Landmines of the Soul

May 8 / Katie Skurja
Along the northeast border of the fertile farmlands of France lies the idyllic town of Verdun. This region is infamously known as the site of the WWI Battle of Verdun, where an estimated billion shells and bombs rained down on the area. Over one hundred years later, the earth still coughs up bombs and shells in the former battle zone as the ground shifts and groans. In the early years after the war, it was commonplace for farmers to dig up undetonated bombs as they plowed their fields, often causing explosions that would maim or kill. To this day, there is a special bomb task force designated to search for and properly dispose of the dangerous relics. It is estimated there are nearly 300 million unexploded bombs remaining in the area, some weighing as much as 500 pounds. Due to modern machinery digging much deeper than in the past, surprise explosions are still a yearly occurrence.

Like the beautiful countryside of France, our soul can be riddled with undetonated bombs. These landmines wreak havoc in our lives and in the lives of those who happen to set off a tripwire unawares. Some of these landmines lie just below the surface, while others are buried deep in the caverns of our unconscious awareness. While some of these landmines were passed down to us from unprocessed shame, grief, and trauma from previous generations, others were dropped in our souls on the battlefield of life. Though not everyone ends up with 500-pound bombs caused by unspeakable tragedies, no one passes through life unscathed from the air raids of enemy fire. A soul embedded with hundreds of small shells and bombs can still maim and kill. Death by a thousand cuts is still death.

For many people, the destructive landmines come from friendly fire. Whether intentionally or accidentally, we can deposit undetonated shells and painful shrapnel in the lives of those we love the most. As the saying goes, hurt people hurt people.

These landmines of our soul are created by:

The lies we believe about God, self, and others.
The tragedies and traumas we experience.
Judgments of self that cause us to reject our humanity.
The fears that cause us to detach from our Imago Dei, the image of God within.
The pain and shame passed down in our family of origin.

Some of the tell-tale signs of the existence of landmines are defensiveness, high reactivity, self-protective walls, being easily offended, and frequent trips on the fast train to crazy town. Stepping into someone’s landmine field is akin to the proverbial feeling of walking on eggshells: you never know which step will cause an explosion. When we blindly live with these landmines, we are tempted to blame the one who hits one of our tripwires, which can set off a chain reaction of explosions. If we can pay attention to the rumblings in our souls without judgment and blame, these tripwire triggers can become our teachers. We can develop the ability to detect buried explosives.

Instead of protecting our tripwires by withdrawing from anyone who might set them off, we can choose to pay attention to them. We can listen to what these tender places tell us about ourselves, what stories are behind them, and be curious about what holds them in place. Our triggers can be our teachers; they are our responsibility to address, regardless of how they came to live inside our souls.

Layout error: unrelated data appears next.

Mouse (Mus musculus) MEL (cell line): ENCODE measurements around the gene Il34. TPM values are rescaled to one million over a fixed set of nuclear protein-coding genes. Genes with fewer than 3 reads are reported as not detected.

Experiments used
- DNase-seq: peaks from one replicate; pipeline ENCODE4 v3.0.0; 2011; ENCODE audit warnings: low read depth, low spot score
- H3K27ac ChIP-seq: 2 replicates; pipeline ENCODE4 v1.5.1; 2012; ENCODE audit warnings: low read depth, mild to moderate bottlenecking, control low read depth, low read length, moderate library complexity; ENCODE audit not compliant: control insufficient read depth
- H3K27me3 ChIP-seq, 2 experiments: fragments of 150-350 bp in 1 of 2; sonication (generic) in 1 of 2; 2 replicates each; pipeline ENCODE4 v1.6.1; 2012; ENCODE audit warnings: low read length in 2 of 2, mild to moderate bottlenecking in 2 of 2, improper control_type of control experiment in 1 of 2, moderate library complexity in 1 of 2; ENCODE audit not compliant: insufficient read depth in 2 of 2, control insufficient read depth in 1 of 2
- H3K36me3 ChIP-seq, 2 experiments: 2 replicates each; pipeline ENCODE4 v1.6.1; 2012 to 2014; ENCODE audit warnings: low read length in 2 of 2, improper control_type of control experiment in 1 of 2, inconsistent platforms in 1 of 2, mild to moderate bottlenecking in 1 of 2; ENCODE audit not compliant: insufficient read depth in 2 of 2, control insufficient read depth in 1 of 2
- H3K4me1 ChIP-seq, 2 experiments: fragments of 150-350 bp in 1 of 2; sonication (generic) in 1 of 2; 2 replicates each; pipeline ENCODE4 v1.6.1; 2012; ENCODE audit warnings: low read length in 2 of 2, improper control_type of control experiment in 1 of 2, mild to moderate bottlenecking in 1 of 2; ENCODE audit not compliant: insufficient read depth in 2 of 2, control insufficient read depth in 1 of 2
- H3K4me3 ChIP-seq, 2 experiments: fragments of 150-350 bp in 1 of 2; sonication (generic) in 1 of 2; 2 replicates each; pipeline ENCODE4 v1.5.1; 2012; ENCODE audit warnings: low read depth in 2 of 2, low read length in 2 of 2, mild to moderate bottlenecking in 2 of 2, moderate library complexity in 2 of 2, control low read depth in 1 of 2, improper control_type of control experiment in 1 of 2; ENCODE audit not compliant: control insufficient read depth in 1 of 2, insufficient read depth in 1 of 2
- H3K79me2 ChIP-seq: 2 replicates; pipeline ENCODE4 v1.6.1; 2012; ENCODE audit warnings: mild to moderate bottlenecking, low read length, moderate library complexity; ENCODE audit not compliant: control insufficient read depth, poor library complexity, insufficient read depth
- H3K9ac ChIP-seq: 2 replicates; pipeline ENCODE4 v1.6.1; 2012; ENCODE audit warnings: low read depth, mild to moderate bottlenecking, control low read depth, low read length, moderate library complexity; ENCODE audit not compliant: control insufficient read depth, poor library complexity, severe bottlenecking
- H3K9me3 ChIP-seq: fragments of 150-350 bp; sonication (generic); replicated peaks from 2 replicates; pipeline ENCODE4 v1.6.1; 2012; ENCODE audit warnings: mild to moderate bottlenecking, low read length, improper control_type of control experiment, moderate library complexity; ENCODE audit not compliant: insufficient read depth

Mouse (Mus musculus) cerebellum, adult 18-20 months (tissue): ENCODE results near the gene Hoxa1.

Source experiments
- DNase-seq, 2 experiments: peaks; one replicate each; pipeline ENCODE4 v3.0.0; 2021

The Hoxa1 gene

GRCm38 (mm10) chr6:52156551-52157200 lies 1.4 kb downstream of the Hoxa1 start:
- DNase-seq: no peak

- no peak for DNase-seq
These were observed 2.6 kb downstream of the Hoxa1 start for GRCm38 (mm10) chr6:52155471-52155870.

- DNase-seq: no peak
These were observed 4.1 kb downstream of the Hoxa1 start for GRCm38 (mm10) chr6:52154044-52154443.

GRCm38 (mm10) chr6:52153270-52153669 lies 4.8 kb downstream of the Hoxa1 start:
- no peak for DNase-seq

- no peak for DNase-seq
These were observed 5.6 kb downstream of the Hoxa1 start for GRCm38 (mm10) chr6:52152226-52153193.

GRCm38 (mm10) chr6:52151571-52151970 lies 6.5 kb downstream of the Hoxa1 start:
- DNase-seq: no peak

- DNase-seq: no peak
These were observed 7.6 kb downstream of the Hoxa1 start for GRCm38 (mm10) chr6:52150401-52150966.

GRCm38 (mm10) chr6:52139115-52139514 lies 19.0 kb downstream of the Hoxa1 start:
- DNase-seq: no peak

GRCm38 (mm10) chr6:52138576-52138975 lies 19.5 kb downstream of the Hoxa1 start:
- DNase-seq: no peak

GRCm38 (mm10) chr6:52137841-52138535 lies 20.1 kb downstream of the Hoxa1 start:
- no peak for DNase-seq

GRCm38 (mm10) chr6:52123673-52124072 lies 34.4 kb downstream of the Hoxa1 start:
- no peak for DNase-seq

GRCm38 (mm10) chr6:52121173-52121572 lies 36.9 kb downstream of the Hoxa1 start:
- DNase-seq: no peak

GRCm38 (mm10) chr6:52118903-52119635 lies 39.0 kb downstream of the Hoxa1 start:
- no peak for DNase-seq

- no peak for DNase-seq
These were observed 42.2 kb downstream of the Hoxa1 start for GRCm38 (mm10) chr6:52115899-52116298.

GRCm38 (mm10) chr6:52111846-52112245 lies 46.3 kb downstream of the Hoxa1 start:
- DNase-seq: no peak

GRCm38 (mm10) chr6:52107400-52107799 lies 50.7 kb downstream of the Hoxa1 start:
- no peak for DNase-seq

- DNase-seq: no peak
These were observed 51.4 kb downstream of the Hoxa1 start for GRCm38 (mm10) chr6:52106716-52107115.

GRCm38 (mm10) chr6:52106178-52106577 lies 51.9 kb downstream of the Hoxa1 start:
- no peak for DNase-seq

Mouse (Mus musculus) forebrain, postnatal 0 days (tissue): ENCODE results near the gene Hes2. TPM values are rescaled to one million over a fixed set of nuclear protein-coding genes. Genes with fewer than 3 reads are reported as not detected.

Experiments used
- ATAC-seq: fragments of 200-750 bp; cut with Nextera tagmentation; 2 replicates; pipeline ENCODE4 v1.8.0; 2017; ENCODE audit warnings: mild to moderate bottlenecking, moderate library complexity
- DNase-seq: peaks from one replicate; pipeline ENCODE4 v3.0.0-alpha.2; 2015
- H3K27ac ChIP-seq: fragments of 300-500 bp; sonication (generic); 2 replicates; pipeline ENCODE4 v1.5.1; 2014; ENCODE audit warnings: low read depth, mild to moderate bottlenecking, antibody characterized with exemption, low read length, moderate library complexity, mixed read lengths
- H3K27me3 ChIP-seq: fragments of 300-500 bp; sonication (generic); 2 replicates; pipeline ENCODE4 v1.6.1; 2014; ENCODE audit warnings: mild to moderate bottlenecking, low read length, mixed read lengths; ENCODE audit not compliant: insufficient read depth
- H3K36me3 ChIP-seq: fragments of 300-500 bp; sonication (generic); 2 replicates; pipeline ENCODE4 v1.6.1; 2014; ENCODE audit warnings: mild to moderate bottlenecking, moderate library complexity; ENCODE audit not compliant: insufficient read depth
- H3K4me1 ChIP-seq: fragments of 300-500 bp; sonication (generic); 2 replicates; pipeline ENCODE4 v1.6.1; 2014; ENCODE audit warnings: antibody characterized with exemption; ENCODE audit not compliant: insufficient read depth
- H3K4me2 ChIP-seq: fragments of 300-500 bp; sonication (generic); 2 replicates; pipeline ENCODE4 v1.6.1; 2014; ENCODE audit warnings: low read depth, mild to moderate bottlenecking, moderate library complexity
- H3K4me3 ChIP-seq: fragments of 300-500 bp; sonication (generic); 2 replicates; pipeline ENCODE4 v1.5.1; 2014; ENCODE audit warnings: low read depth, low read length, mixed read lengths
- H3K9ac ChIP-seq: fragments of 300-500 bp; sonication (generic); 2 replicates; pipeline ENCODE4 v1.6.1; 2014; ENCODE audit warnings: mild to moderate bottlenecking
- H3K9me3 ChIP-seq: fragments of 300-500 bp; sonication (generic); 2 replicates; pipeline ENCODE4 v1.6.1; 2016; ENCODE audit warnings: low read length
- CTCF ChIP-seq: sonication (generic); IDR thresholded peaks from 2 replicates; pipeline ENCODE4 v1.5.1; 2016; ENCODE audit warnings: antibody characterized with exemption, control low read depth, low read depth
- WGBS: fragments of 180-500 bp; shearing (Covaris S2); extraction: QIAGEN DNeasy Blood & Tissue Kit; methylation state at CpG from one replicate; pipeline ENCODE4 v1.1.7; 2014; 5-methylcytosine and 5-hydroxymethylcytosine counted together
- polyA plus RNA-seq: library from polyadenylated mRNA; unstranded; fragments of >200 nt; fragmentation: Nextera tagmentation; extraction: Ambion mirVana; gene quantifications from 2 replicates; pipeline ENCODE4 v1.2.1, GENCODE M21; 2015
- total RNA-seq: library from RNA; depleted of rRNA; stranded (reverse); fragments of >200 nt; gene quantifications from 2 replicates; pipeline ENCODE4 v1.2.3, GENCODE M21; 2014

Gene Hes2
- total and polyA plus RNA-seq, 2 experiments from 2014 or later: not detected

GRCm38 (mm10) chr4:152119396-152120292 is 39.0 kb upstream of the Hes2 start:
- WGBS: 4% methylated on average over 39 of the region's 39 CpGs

In addition to paying attention when a tripwire goes off, causing us to go into a code red self-protect mode, we can also engage practices that allow them to come into our conscious awareness to clear them out. Like the bomb task force in France, we can actively search for the undetonated landmines in our souls by engaging in spiritual practices. Some of these practices include, but are not limited to:

Lectio Divina and other scripture practices
Daily examen
Contemplative prayer
Seeking out regular spiritual direction
Practicing forgiveness
Healing prayer – bringing those bombs into the Light with Christ, who is a master at defusing bombs.

In the spiritual growth process, high offend-ability indicates a low-level spiritual maturity, while a low offend-ability suggests a higher, deeper, or more mature level of spiritual growth. We avoid the difficult task of defusing these landmines at our own peril and to the detriment of others who can get wounded in the fallout. As Richard Rohr says, “Pain that is not transformed is transferred.”

The next time you discover a landmine in your soul, resist the temptation to blame another for hitting a tripwire or bury it deeper where no one can find it. Instead, let the Spirit of God take the lead on the bomb squad, allowing the spirit of grace to defuse and transform whatever created the bomb in the first place.

If you want to hear more from the Imago Dei Team, we’d love to invite you to our upcoming workshop: Experience Integration Healing. Centered on the diamond within, our Imago Dei, we will explore and apply concepts, tools, and processes found to facilitate inner healing and transformation. Join us for this half-day experiential on Friday, May 19th, from 1-5:30pm.

Katie Skurja

Catherine “Katie” Skurja is the founder and director of Imago Dei Ministries. Deeply rooted in and dedicated to Trinitarian principles, the ministry’s purpose is to help people everywhere engage in a Christ-centered healing process that transforms relationships with God, self, and others. Her greatest passion is to accompany people in the journey of discovering who they are in their Imago Dei (image of God). With training as a counselor, spiritual director, and in the work of inner healing prayer, Katie combines the three disciplines to help guide people through the layers of false self and shame in order to bring about the integration of the whole person. Katie and Jim have been married for 33 years and have two grown sons as well as a few “adopted” daughters with whom they share life. She loves to garden, hike, walk on the beach, cook, and read.